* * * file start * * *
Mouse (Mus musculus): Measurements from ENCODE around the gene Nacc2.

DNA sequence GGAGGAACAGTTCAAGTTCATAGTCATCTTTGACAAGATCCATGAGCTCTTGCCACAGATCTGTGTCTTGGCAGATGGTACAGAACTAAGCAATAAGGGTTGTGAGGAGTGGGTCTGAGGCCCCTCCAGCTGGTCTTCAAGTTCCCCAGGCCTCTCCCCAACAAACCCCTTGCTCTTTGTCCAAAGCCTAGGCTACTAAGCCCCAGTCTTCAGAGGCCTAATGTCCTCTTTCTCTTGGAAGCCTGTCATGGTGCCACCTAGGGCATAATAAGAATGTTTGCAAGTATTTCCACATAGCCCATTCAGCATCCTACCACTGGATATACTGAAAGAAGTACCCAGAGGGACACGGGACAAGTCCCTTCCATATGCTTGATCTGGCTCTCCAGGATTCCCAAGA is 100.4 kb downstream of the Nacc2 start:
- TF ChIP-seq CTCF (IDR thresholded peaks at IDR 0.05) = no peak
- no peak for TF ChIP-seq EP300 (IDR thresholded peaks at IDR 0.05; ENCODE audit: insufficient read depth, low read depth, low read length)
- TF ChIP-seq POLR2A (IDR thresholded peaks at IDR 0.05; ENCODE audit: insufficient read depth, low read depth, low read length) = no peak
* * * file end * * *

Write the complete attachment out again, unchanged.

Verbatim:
Mouse (Mus musculus): Measurements from ENCODE around the gene Nacc2.

DNA sequence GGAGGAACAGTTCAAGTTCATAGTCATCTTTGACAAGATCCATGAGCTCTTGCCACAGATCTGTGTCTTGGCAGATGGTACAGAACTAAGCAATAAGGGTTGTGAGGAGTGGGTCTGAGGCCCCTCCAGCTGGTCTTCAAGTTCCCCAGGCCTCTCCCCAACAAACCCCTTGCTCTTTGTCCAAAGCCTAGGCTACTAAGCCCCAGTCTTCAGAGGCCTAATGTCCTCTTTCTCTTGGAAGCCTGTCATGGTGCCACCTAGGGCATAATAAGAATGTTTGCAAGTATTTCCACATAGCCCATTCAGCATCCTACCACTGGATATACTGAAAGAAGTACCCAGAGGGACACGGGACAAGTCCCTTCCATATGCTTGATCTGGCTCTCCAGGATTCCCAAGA is 100.4 kb downstream of the Nacc2 start:
- TF ChIP-seq CTCF (IDR thresholded peaks at IDR 0.05) = no peak
- no peak for TF ChIP-seq EP300 (IDR thresholded peaks at IDR 0.05; ENCODE audit: insufficient read depth, low read depth, low read length)
- TF ChIP-seq POLR2A (IDR thresholded peaks at IDR 0.05; ENCODE audit: insufficient read depth, low read depth, low read length) = no peak